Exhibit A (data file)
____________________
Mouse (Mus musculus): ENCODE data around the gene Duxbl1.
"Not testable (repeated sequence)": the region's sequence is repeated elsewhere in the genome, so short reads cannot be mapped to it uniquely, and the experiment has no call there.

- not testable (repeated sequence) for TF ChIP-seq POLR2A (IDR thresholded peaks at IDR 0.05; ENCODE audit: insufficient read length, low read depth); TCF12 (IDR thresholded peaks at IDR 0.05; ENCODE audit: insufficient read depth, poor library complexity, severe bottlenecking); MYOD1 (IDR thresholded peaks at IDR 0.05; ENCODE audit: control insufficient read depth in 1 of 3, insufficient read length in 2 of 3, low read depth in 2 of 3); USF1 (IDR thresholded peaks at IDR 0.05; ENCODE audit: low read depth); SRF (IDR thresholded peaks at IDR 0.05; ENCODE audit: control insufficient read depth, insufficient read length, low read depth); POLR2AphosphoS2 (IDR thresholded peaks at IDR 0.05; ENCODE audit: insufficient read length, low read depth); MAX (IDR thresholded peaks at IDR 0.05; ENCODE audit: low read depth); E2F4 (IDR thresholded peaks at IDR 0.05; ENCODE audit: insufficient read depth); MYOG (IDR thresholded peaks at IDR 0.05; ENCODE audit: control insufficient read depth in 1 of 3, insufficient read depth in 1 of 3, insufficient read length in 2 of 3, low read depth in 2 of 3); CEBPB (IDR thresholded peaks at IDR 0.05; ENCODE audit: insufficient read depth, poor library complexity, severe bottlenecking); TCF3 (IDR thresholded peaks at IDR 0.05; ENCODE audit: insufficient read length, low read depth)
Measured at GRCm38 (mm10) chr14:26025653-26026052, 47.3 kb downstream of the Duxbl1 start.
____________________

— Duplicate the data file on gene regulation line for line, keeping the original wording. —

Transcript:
Mouse (Mus musculus): ENCODE data around the gene Duxbl1.
"Not testable (repeated sequence)": the region's sequence is repeated elsewhere in the genome, so short reads cannot be mapped to it uniquely, and the experiment has no call there.

- not testable (repeated sequence) for TF ChIP-seq POLR2A (IDR thresholded peaks at IDR 0.05; ENCODE audit: insufficient read length, low read depth); TCF12 (IDR thresholded peaks at IDR 0.05; ENCODE audit: insufficient read depth, poor library complexity, severe bottlenecking); MYOD1 (IDR thresholded peaks at IDR 0.05; ENCODE audit: control insufficient read depth in 1 of 3, insufficient read length in 2 of 3, low read depth in 2 of 3); USF1 (IDR thresholded peaks at IDR 0.05; ENCODE audit: low read depth); SRF (IDR thresholded peaks at IDR 0.05; ENCODE audit: control insufficient read depth, insufficient read length, low read depth); POLR2AphosphoS2 (IDR thresholded peaks at IDR 0.05; ENCODE audit: insufficient read length, low read depth); MAX (IDR thresholded peaks at IDR 0.05; ENCODE audit: low read depth); E2F4 (IDR thresholded peaks at IDR 0.05; ENCODE audit: insufficient read depth); MYOG (IDR thresholded peaks at IDR 0.05; ENCODE audit: control insufficient read depth in 1 of 3, insufficient read depth in 1 of 3, insufficient read length in 2 of 3, low read depth in 2 of 3); CEBPB (IDR thresholded peaks at IDR 0.05; ENCODE audit: insufficient read depth, poor library complexity, severe bottlenecking); TCF3 (IDR thresholded peaks at IDR 0.05; ENCODE audit: insufficient read length, low read depth)
Measured at GRCm38 (mm10) chr14:26025653-26026052, 47.3 kb downstream of the Duxbl1 start.